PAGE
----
Times have changed, though, and the lovers’ lane isn’t as prominent as it used to be. In her 2008 book Hooking Up: Sex, Dating and Relationships on Campus, sociologist Kathleen Bogle argues that old-fashioned dating rituals have given way to a more lax “hookup culture,” in which many young people, especially on college campuses, prefer to keep their options open. Often, she said, they’ll hang out in large groups and only pair off later in the night.
“It is not clear in advance who is going to hook up with whom,” Bogle explained in an email, “so it would not be possible to travel as a pair to a location like [a] lovers lane.”
Perhaps more crucially, the car seems to be losing its grip on youth culture. While kids in the ’50s spent their dates eating at drive-thru restaurants and going to drive-in movies, and then maybe capping off the night with a little necking, recent data shows that many young people don’t seem as interested in owning cars or even getting driver’s licenses.
A new report by the Frontier Group and the U.S. PIRG Education Fund shows that, between 2001 and 2009, the annual number of vehicle miles traveled in the United States by people between the ages of 16 and 34 decreased by 23 percent. In that time, they increased their time walking, riding bikes and using public transportation. Though hard data was not available, the conclusions suggest a possible downward trend in the number of hours young people spent smooching in cars.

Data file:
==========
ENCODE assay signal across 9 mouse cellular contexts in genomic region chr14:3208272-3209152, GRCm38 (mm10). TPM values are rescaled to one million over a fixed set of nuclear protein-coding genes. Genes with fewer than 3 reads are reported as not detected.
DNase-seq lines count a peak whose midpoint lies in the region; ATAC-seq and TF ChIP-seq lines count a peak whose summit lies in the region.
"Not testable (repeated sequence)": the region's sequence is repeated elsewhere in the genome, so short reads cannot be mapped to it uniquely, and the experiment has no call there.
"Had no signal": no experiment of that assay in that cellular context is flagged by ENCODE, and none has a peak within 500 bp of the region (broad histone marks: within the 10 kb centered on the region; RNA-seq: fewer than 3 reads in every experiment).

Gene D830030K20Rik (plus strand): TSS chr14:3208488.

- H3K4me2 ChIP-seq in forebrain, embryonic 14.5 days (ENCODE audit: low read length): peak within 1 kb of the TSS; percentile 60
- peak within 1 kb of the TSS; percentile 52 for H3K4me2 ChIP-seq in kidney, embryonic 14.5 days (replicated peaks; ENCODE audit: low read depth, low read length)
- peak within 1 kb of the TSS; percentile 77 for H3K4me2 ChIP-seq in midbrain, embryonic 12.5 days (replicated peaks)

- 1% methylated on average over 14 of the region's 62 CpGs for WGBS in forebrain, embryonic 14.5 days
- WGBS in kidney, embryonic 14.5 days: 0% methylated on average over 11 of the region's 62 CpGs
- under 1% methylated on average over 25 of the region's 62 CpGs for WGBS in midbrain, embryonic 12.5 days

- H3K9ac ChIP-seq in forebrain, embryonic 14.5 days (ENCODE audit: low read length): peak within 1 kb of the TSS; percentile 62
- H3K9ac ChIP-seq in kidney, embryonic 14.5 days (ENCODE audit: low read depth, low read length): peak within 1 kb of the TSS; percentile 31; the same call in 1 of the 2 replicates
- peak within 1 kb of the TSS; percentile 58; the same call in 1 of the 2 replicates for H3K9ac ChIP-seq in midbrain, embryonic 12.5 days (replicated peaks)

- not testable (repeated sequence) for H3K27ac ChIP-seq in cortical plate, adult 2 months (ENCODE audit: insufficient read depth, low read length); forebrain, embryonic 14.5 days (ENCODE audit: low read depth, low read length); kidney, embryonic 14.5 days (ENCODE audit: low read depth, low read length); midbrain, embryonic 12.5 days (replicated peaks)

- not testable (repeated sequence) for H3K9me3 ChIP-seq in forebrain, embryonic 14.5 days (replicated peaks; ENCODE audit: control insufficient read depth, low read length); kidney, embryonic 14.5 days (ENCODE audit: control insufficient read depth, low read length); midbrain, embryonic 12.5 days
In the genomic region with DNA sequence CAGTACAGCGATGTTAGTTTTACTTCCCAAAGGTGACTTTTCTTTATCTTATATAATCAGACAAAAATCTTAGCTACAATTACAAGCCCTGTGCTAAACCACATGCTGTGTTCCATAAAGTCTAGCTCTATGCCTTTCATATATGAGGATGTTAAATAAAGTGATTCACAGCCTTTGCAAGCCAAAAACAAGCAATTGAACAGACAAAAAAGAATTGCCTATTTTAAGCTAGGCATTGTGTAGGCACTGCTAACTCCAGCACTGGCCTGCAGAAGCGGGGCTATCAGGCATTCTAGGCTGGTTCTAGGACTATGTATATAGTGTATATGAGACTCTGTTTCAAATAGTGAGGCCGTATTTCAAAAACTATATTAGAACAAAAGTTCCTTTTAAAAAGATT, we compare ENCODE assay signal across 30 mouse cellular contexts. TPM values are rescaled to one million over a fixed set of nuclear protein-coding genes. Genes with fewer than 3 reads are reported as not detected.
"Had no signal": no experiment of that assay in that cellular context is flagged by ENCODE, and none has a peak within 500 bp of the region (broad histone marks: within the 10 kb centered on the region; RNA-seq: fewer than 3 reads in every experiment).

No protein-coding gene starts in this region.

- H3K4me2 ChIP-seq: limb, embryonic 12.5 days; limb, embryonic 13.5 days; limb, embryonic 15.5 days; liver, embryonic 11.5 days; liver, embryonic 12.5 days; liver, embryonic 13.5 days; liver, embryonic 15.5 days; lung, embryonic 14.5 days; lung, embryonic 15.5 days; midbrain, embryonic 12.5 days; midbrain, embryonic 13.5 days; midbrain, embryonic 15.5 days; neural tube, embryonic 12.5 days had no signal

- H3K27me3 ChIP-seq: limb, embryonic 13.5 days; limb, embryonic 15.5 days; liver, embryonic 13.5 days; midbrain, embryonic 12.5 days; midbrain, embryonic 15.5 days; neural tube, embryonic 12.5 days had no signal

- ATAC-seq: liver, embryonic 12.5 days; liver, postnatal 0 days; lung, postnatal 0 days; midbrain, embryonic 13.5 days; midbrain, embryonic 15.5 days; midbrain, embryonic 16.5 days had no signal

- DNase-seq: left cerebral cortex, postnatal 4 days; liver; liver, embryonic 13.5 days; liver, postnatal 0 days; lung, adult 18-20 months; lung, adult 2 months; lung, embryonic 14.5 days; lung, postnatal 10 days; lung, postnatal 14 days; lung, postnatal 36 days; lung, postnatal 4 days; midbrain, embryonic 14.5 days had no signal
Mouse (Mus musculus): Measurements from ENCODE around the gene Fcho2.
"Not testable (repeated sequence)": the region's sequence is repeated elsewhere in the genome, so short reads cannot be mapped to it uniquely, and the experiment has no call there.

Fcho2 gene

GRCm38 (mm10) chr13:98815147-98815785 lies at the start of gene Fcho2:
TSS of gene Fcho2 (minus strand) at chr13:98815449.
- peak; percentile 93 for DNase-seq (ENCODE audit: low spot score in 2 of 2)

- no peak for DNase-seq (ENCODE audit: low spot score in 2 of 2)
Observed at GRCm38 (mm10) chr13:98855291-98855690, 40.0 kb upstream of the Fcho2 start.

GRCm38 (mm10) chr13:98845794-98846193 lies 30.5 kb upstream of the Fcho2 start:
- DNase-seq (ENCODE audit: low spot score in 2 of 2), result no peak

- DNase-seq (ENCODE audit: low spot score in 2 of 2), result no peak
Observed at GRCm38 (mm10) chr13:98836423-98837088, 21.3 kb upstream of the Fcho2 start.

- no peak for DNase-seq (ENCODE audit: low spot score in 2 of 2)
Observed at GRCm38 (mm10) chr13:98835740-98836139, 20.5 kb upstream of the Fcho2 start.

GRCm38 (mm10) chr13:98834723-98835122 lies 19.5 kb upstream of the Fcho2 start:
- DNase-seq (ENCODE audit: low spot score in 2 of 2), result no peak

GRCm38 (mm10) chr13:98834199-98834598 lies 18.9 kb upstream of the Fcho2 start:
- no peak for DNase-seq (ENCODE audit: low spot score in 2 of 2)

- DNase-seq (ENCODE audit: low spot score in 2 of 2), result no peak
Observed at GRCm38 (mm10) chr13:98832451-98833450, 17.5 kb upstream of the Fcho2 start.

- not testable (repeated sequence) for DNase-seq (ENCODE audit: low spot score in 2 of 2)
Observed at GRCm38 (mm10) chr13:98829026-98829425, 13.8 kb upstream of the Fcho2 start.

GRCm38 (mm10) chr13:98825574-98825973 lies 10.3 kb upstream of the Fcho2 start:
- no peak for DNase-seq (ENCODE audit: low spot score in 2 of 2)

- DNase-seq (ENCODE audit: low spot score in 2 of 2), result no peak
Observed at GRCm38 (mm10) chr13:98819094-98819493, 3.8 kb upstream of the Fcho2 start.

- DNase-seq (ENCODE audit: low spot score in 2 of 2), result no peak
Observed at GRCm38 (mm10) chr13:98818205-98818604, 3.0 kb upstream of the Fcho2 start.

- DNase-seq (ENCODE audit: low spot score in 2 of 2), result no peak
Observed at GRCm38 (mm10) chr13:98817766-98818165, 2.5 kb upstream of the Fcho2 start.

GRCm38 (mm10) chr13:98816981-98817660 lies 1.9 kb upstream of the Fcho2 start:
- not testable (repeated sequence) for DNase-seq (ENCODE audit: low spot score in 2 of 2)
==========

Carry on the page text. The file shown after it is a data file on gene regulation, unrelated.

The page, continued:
It’s still common to find youngsters who’ve used cars to scour for hook-up spots, but many of San Diego’s most picturesque spots aren’t what they used to be.
Sunset Cliffs is now well lit and patrolled by police. Mt. Helix is effectively off-limits, since the lookout point gets locked up at night. And the overlook that Alice used to visit has been built over with expensive homes, she said.
Balboa Park, one of the city’s most storied hook-up zones, seems to have fallen out of favor.
Young couples have flocked to various parts of Balboa Park since the early 1900s. And for many years, its southwest corner was a popular cruising spot for gay men, who sought out the winding trails and big bushes for discreet, often anonymous encounters. Fearful of being outed or attacked, many didn’t feel safe anywhere else.
“You wouldn’t dare try to pick up anybody in public because you would’ve gotten the shit beat out of you,” said Bill Martin, who remembers visiting the area, nicknamed the “Fruit Loop,” when he was in his 20s in the ’70s.
But with the increased acceptance of homosexuality—and the advent of online dating—those days are over. While lovebirds lounge on the grass during the day, the park is quiet at night. On an evening visit earlier this year, the only sign of life was at the chess club, where dozens of players were engrossed in a tournament.
Amid all these lovers’ lanes of yore, though, one is as idyllic as ever.
Around midnight on a recent Friday, more than half a dozen young couples stopped by Mount Soledad in La Jolla to take in the dazzling, panoramic view of the city. As bunnies hopped around on the lawn, cars streaked by on the highway below.
At one point, things started getting hot and heavy on one of the benches. In the hushed atmosphere, you could just make out the telltale clink of a belt coming unbuckled.